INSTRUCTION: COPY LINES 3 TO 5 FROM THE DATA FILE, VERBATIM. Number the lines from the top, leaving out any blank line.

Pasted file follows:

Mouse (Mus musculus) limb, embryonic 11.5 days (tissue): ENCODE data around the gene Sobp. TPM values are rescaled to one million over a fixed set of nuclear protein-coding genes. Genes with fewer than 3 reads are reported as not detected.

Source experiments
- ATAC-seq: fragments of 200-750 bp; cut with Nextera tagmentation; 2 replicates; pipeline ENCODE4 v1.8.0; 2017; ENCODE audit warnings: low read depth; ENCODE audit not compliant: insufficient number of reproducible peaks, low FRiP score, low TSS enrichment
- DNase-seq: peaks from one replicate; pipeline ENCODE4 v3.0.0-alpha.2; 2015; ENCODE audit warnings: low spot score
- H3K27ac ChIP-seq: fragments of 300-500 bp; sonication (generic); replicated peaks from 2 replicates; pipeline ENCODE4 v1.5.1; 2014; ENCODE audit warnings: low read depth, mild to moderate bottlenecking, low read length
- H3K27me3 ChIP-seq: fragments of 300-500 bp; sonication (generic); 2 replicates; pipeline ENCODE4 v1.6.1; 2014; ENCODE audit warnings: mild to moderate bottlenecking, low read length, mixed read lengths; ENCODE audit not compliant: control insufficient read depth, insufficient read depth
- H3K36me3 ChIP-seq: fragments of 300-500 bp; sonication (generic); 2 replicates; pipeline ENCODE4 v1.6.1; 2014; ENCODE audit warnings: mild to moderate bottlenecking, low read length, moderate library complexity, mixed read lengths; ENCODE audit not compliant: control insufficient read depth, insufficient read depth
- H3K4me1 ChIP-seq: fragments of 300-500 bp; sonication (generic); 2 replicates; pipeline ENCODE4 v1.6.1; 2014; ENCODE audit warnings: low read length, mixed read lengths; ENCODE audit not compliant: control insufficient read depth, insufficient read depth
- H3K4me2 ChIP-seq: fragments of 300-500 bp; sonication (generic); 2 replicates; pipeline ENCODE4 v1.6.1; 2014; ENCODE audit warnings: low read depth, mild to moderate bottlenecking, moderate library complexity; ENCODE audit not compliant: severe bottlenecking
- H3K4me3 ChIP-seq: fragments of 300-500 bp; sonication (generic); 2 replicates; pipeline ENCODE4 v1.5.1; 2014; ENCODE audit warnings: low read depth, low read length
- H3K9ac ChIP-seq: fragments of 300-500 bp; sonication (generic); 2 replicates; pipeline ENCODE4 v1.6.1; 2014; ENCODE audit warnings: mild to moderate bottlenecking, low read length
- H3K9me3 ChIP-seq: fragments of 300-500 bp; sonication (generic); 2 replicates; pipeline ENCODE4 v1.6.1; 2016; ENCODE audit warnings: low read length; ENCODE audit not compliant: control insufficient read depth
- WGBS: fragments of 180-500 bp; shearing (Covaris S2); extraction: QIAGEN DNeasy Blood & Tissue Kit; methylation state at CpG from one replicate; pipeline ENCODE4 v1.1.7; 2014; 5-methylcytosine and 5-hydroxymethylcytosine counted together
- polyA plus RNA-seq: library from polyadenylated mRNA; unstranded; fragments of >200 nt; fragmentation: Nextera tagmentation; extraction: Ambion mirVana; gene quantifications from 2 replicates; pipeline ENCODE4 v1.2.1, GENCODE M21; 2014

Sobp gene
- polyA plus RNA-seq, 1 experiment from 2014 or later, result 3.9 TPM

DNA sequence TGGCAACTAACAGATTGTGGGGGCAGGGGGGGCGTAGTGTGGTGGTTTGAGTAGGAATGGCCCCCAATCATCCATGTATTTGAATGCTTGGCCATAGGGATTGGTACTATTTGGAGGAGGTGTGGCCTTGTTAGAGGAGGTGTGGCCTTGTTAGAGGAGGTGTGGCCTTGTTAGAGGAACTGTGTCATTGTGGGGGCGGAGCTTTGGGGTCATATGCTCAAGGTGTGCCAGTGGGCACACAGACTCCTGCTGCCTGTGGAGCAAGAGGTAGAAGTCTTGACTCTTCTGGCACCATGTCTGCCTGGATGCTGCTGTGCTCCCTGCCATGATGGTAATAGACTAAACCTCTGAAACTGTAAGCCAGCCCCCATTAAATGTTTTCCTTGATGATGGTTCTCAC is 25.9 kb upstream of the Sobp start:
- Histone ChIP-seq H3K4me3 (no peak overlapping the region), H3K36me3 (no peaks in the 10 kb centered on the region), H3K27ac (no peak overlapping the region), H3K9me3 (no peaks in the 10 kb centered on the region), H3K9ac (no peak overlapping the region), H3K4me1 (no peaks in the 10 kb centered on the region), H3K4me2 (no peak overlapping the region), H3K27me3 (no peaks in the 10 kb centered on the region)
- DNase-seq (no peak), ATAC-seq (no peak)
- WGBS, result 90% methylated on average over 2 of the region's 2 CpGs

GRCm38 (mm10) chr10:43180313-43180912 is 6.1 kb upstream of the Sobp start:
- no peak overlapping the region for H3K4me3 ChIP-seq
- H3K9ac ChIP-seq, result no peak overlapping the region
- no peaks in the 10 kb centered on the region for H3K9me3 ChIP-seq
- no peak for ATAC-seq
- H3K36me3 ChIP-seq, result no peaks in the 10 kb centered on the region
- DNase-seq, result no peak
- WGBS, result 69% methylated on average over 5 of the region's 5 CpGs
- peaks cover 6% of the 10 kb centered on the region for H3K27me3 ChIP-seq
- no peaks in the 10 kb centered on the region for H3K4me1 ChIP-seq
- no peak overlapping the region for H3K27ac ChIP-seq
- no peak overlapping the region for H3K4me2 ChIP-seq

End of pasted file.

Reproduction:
- ATAC-seq: fragments of 200-750 bp; cut with Nextera tagmentation; 2 replicates; pipeline ENCODE4 v1.8.0; 2017; ENCODE audit warnings: low read depth; ENCODE audit not compliant: insufficient number of reproducible peaks, low FRiP score, low TSS enrichment
- DNase-seq: peaks from one replicate; pipeline ENCODE4 v3.0.0-alpha.2; 2015; ENCODE audit warnings: low spot score
- H3K27ac ChIP-seq: fragments of 300-500 bp; sonication (generic); replicated peaks from 2 replicates; pipeline ENCODE4 v1.5.1; 2014; ENCODE audit warnings: low read depth, mild to moderate bottlenecking, low read length